Wednesday, September 7, 2011

European Central Bank Making Things Worse for Italy and Spain By Trying to Make Things Better

That Just Doesn’t Sound Right - But It Is

The interesting thing about the Financial and Economic crisis now enveloping Europe is its diversity and complexity.  It is not single issue crisis, because Europe even it is semi-united status is still a union of independent diverse and complex economies.

The problem in Spain and Italy has been weak economies, weak and ineffective governments and high deficits, resulting in large borrowings in the private market by both countries.  The private markets, not being as stupid as they used to be, see the problems in these two countries and don’t want to buy their debt any more, at least not at interest rates that are low enough to enable the governments to continue borrowing.

Jean-Claude Trichet, the Perplexed
President of the European Central Bank

Stepping into this dilemma is the European Central Bank (ECB).  Its solution is for the ECB itself to buy the debt, pushing up prices, lowering interest rates and allowing the economies of Spain and Italy to survive for at least another day or month or year or so.  This would seem like a reasonable solution, but in the long term it is making the problem worse.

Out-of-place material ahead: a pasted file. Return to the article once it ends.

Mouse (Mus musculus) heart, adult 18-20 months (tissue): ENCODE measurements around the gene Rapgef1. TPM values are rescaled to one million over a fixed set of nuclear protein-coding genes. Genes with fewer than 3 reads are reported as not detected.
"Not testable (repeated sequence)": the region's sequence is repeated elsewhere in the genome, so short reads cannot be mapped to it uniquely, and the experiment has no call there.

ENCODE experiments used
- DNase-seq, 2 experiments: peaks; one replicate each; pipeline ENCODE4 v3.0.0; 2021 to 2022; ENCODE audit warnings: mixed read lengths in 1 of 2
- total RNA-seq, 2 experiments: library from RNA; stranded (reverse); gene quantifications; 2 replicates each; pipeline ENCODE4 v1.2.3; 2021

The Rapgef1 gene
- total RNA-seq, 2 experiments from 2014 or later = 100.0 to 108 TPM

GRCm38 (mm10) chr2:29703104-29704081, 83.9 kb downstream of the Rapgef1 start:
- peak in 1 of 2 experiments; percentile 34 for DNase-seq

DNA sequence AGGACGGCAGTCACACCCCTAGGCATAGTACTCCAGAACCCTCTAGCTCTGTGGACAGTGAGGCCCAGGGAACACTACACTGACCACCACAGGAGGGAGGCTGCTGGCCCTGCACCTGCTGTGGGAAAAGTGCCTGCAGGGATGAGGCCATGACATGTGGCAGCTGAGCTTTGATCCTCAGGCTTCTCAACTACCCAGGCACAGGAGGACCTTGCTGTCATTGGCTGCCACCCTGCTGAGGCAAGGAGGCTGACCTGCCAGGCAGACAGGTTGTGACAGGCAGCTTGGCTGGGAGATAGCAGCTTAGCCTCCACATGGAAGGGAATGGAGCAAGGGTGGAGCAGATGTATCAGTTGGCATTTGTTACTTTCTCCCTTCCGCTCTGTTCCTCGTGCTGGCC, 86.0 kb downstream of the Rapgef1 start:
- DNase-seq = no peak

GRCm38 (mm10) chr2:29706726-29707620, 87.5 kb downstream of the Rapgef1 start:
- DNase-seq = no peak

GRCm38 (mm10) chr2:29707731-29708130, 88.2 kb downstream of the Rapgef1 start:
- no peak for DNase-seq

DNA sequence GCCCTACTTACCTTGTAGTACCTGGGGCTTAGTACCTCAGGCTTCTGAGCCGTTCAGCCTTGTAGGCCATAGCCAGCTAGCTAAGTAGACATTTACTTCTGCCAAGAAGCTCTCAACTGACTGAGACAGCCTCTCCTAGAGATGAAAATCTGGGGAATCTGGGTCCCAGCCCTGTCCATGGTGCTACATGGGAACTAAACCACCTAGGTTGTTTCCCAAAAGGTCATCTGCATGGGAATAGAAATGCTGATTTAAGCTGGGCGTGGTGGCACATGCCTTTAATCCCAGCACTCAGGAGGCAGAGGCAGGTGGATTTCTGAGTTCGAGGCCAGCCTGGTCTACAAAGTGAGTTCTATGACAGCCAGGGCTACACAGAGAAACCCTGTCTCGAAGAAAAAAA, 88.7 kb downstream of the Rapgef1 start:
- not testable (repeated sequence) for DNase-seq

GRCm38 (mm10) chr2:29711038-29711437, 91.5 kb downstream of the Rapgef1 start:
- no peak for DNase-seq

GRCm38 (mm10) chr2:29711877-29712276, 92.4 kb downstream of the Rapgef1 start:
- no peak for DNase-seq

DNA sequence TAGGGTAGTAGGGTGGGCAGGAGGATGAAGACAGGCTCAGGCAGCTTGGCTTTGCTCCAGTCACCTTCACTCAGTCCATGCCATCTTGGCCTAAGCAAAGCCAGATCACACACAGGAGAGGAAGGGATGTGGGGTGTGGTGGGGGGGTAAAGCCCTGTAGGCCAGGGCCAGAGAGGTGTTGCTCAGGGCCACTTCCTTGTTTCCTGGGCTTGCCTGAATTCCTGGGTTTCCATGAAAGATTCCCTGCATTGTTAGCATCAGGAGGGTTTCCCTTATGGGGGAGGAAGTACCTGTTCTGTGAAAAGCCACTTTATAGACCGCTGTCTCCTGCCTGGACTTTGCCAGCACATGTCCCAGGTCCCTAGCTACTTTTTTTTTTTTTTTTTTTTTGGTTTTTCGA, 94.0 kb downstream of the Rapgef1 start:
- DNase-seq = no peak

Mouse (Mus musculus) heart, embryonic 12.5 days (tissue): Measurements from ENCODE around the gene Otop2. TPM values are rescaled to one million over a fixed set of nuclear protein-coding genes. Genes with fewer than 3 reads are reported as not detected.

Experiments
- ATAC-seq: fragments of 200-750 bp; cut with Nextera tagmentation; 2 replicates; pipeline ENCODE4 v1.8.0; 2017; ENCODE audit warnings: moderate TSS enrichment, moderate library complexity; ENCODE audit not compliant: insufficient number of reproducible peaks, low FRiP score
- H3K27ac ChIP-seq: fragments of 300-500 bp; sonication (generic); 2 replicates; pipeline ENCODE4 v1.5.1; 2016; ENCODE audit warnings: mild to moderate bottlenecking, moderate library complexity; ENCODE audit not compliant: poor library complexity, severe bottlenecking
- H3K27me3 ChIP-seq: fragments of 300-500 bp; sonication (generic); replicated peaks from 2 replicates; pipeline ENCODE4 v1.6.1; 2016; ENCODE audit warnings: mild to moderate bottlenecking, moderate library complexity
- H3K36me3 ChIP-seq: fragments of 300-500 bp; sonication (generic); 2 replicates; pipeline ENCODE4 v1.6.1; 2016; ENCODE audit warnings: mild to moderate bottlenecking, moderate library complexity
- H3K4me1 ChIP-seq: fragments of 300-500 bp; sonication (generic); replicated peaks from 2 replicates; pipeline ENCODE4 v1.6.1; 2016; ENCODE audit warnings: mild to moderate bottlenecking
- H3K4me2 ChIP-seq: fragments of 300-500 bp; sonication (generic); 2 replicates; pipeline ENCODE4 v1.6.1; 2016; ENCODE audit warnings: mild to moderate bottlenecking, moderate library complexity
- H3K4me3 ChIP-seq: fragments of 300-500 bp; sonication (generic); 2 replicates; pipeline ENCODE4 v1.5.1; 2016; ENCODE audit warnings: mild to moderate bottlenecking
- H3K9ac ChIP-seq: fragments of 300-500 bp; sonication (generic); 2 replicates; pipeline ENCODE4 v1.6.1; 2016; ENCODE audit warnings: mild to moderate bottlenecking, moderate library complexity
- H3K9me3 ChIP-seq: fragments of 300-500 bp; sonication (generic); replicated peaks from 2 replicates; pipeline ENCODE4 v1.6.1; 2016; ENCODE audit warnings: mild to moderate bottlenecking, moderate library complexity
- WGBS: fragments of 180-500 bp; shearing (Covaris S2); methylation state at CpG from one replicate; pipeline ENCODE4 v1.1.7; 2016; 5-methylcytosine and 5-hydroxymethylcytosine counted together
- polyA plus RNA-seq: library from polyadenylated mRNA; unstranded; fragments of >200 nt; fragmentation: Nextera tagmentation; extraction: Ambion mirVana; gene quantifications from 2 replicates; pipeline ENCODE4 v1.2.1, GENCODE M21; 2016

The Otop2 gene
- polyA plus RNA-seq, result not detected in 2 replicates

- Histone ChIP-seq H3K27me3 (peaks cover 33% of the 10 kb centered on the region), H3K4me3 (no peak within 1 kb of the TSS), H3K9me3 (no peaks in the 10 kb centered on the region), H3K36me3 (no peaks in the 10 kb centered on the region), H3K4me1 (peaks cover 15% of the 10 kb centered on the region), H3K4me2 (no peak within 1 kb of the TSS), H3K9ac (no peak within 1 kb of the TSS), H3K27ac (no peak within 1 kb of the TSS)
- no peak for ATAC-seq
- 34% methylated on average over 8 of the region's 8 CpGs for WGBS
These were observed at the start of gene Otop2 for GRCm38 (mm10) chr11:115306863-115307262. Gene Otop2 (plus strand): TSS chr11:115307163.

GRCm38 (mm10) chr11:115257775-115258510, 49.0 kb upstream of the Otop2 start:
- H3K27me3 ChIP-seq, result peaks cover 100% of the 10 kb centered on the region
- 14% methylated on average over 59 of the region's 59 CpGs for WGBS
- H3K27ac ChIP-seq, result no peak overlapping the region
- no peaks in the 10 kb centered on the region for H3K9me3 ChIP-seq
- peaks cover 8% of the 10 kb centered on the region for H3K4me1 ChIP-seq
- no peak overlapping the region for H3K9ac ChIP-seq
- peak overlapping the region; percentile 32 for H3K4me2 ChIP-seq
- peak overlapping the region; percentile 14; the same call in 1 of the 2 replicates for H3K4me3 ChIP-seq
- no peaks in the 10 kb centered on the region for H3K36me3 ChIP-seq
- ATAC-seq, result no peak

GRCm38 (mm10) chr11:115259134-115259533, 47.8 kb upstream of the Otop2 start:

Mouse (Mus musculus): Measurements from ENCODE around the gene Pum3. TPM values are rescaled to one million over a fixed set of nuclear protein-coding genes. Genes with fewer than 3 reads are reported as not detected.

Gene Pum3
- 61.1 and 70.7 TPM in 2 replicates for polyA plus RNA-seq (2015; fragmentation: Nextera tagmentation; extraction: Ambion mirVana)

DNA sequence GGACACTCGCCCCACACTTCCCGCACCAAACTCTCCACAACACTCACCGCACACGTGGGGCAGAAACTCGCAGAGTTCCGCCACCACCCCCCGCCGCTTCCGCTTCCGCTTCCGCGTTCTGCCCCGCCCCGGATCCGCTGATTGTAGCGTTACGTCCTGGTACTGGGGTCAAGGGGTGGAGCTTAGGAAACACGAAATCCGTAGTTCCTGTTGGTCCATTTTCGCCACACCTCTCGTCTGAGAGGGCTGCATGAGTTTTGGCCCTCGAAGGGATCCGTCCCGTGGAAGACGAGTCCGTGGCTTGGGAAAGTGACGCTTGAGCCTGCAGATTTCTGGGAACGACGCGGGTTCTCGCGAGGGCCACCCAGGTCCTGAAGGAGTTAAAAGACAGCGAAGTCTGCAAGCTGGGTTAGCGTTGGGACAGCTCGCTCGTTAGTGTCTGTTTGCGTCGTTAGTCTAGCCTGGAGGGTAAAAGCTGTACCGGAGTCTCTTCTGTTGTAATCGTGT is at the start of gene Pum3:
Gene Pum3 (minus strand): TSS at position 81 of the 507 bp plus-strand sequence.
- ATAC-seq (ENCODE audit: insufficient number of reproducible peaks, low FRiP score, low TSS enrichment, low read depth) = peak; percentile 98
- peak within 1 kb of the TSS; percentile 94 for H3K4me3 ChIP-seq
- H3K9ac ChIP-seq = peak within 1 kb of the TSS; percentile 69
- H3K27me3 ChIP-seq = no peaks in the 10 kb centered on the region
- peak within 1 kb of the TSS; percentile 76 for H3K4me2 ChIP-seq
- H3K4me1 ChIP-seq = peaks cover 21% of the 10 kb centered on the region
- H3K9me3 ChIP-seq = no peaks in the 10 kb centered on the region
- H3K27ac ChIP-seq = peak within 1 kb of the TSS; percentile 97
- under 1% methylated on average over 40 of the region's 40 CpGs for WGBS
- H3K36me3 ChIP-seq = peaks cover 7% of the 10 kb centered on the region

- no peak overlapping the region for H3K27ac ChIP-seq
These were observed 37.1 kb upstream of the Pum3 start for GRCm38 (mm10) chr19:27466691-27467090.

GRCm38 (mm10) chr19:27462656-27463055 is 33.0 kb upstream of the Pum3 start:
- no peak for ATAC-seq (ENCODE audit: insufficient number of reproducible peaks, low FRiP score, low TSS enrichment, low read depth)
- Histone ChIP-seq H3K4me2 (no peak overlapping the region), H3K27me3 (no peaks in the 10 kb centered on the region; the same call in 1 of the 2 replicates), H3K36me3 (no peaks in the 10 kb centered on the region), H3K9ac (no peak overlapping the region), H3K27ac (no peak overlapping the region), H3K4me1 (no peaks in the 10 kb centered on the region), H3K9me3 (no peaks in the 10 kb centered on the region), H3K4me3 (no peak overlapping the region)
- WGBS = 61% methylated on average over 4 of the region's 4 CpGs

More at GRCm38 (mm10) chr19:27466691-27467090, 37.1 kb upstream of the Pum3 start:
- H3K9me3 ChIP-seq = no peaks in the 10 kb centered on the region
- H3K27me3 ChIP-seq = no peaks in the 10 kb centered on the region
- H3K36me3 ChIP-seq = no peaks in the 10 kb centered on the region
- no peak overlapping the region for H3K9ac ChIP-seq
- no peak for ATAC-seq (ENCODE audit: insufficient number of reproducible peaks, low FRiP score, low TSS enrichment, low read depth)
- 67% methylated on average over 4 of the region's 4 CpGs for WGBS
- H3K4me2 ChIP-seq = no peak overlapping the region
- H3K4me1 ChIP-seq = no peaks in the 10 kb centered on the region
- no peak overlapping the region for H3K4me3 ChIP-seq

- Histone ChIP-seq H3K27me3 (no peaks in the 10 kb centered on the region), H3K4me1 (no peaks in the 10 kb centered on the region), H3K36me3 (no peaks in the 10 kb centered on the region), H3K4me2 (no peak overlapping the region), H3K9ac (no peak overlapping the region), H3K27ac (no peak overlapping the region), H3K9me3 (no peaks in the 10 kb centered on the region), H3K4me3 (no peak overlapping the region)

Because the ECB is depressing yields on Italian and Spanish debt below that which the private market requires, private investors (banks, financial institutions etc) are even less inclined to buy Italian and Spanish debt.  If the ECB suddenly stops supporting the Italian and Spanish debt issues before those countries can start solving their governmental and economic problems, rising interest rates will put things right back where they were.  So at this time Italy and Spain are "hooked" on ECB purchases of their debt.

This means even more ECB purchases to prop up the deficits being generated in those countries.   This means even greater pressure on austerity measures in those countries to reduce the deficit.  This means even lower economic growth in those countries, which will lead to higher deficits, more civilian unemployment, more unstable governments and pressure for higher interest rates.

The Law of Unintended Consequences rules with a heavy hand.

 All of which means the ECB will have to have more rather than less intervention in the European sovereign debt markets.  At the end of this process are two divergent paths.  One path leads to an integrated European financial system, with the European community issuing and/or guaranteeing Euro debt.  The other path leads to a partial disintegration of the European financial system, due to the economics of the situation and the political pressures that do not, for example, allow German taxpayers to take responsibility for Italian government debts.

How this all turns out is fascinating, but not in a good way.  The Law of Unintended Consequences Rules.

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